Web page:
Many people, including myself from time to time, feel that as global citizens we are over-stimulated on so many levels. This over-stimulation has led us to a point where it at times seems that we have lost the ability to pursue one thing at the time, out of fear that we’ll somehow miss out on all the others. It also has led us to lose our connection with our inner voice. Sometimes to such a degree that we forget to saviour the blessings God has provided us with.

The silence of ones inner voice – or purpose, if you’d prefer – is without doubt one of the main reason that the people I’ve been working with have experienced some or many parts of their life as a struggle. A tough, many times seemingly never-ending, struggle for “something else” or “everything”, be it greater “success”, that promotion, a job,  another job, the perfect partner, more money, a house, a bigger house, a more expensive car or even two, preferably more material things or anything else that in one way or another provides a (false) sense of being “good enough” or “successful” – more admiration, or even better, envy from others. More, more and more stimulation or anything that can satisfy ones Ego in its search for validation, short-term gratification and external recognition. Mostly at any price.

Yet there’s still a feeling of not being good enough – a sense of emptiness – and/or a void within. A void that not even the deepest precious love from our nearest and dearest can fill. A void that seem be always present – hence the feeling of never-ending struggle. Lack of happiness. And as a “problem-solver”, instead of looking at their selves some individuals instead express themselves as victims. OthersimagesC even put blame on their loved one(s) for “not providing” that which they feels their loved one(s) in fact should be providing – the picture-perfect relationship and/or family – without acknowledging that it takes two to tango or simply understanding that two half individuals can not and should not become one whole. For some people this widely spread denial of ones own responsibility for ones own life, choices and happiness have caused them to stir up emotions, relationships and even families because they were “unhappy” and someone (else) should’ve fixed it. As humans we want and need to feel authentic, to contribute, to experience and to give more love, wanting to ‘do what I came here to do’ and yet instead of doing and becoming this with our loved one(s) close to us – embarking on the journey together – we go separate ways. And continue to look for that “perfect partner” and/or “new family” whom will “make” us happy…and the next one…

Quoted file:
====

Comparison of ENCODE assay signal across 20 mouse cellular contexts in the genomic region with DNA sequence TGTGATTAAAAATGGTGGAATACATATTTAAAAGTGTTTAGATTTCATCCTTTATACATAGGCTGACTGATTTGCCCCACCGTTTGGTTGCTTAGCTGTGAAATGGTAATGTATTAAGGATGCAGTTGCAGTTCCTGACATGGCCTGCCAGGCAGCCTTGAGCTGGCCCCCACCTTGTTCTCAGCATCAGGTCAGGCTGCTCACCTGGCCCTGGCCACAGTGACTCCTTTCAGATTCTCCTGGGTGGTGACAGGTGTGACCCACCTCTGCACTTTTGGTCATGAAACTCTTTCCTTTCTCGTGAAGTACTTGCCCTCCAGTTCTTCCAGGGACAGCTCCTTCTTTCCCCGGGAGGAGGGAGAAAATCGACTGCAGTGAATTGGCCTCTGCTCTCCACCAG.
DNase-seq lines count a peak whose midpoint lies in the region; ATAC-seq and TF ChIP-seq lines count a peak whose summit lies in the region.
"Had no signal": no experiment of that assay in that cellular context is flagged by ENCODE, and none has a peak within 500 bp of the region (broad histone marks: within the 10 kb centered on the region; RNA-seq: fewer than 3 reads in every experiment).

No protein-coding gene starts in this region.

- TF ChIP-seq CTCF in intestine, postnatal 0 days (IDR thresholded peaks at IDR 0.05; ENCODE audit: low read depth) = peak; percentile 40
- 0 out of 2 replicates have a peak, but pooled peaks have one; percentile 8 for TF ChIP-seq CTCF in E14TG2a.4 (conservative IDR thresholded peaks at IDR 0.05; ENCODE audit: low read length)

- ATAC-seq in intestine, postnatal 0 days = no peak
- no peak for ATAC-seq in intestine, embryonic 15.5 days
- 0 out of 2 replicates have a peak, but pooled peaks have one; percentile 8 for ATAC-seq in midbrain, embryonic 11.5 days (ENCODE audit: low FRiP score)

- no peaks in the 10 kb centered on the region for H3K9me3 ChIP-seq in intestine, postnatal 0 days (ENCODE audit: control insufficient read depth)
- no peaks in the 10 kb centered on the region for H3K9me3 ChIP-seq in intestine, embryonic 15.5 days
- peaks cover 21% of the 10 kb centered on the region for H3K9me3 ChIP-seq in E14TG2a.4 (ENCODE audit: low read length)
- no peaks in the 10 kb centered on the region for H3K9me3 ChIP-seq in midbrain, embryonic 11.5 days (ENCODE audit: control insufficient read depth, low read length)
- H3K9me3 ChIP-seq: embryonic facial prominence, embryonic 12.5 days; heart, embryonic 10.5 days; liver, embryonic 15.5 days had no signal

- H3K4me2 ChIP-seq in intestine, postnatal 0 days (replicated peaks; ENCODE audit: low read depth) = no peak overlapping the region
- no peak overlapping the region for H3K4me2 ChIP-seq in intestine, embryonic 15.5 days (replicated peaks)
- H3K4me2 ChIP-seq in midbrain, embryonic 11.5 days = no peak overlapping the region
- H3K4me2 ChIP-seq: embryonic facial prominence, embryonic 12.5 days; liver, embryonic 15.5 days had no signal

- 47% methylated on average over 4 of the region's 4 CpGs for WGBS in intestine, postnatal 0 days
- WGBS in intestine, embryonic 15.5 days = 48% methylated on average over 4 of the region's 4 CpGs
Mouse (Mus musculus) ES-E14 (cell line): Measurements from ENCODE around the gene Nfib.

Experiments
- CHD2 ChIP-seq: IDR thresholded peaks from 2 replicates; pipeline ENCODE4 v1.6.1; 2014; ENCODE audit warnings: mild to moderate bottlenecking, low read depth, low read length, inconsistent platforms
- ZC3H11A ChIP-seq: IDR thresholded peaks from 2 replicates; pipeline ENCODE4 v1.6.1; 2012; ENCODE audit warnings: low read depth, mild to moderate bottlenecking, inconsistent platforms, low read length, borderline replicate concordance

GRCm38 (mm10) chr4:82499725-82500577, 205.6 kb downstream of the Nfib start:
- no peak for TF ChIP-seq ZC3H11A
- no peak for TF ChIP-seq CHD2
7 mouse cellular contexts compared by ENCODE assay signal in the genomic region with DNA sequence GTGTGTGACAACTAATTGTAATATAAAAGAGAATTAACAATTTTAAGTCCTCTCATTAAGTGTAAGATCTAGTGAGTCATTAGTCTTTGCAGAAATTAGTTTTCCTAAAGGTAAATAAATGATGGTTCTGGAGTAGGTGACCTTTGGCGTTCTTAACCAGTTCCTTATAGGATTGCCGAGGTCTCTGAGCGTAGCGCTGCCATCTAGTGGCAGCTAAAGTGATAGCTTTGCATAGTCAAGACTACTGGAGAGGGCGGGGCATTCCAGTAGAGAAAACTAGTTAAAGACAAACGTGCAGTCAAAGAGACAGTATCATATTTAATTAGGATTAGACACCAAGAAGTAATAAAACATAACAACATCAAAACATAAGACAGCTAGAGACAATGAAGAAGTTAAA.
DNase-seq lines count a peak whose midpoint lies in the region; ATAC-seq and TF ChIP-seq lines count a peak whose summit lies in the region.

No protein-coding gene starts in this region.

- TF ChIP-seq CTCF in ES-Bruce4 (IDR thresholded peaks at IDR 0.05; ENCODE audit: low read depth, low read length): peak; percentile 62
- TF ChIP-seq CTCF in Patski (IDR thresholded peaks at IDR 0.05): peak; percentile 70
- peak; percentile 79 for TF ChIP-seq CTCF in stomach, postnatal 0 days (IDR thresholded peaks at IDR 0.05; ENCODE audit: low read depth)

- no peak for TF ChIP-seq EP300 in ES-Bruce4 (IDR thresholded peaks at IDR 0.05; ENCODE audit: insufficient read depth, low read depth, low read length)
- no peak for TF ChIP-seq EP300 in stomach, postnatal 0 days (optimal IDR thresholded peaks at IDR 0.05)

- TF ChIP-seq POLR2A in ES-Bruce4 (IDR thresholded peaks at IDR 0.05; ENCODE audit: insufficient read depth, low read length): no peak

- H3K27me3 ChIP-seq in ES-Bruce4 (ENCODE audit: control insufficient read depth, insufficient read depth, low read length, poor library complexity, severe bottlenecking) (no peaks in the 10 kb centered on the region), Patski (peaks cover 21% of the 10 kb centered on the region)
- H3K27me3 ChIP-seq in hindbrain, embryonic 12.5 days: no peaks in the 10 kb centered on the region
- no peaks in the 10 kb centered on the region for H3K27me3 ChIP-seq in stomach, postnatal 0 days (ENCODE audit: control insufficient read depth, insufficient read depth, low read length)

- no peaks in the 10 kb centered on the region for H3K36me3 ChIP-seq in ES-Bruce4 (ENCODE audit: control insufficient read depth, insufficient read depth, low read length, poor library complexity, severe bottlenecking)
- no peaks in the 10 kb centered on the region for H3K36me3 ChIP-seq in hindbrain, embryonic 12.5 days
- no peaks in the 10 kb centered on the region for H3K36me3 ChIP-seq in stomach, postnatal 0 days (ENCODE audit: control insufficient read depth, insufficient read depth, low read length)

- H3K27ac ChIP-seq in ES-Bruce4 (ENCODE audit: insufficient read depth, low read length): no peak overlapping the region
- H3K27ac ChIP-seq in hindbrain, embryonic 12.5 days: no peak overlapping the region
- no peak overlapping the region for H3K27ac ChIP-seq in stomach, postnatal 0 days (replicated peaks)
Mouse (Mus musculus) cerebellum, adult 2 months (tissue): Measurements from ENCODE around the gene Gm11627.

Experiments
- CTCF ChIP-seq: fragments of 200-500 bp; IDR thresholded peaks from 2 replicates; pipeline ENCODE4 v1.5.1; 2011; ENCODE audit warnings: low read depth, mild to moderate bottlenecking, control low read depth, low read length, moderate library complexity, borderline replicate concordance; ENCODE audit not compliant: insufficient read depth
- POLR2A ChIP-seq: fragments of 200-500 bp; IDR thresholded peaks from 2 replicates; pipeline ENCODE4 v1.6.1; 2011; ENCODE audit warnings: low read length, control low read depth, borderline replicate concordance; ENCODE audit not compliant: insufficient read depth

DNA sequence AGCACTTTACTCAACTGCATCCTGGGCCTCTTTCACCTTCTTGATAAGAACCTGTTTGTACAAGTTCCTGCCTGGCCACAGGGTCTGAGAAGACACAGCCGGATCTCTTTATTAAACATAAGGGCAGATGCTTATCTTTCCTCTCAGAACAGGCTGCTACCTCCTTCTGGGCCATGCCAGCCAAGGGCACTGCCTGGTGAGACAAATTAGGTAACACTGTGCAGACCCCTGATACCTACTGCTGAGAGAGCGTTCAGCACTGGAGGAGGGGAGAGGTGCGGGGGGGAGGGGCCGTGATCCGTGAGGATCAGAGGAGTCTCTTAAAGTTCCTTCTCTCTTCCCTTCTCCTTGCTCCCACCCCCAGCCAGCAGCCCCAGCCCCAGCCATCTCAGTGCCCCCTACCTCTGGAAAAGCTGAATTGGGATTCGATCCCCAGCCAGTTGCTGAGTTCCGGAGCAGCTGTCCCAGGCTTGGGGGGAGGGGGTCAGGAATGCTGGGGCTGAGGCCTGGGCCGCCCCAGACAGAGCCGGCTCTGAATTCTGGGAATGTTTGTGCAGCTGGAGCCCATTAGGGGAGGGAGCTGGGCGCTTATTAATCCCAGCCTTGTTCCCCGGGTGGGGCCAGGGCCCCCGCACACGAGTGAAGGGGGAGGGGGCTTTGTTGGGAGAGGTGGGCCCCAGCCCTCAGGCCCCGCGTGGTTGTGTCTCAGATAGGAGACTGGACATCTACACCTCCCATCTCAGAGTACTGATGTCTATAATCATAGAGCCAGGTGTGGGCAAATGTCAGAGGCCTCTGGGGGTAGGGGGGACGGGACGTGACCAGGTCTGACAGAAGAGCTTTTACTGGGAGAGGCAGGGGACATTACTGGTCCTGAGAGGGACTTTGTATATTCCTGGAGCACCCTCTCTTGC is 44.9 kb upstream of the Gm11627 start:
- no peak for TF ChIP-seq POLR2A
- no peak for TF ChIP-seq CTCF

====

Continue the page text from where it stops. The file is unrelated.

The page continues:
What we need to do is to stop moving forward like a run-away train and start looking inside of ourselves to ask ourselves some important questions. It is only by doing so we can take our first steps along the path of our true destiny and purpose – towards total happiness. One needs to connect with one’s heart and to honor one’s soul’s deepest yearnings and not just follow the “regular”, “normal” and socially accepted path and, by that, simply take what you get. And then you make your choices and take proper action – based on honest (to yourself), compassionate, loving and wise grounds.  It’s all worth it, which is something that many people whom already are happily engaged on their own fulfilling path – contributing to the lives of others, waking up each day happy to be alive and bursting with a sense of purpose and deep personal satisfaction – will vouch for. I’ve been blessed to follow many of my clients on their journeys, sometimes even from their momenmeditatingts of shifting gear into a new exiting path. It is truly a wonderful experience and blessing – every single time – when an individual come to discover that all his/hers answers are found within. Answers that simply might have been long-buried under feelings of self-doubt, confusion, over-thinking, other people’s expectations or perhaps even all the above.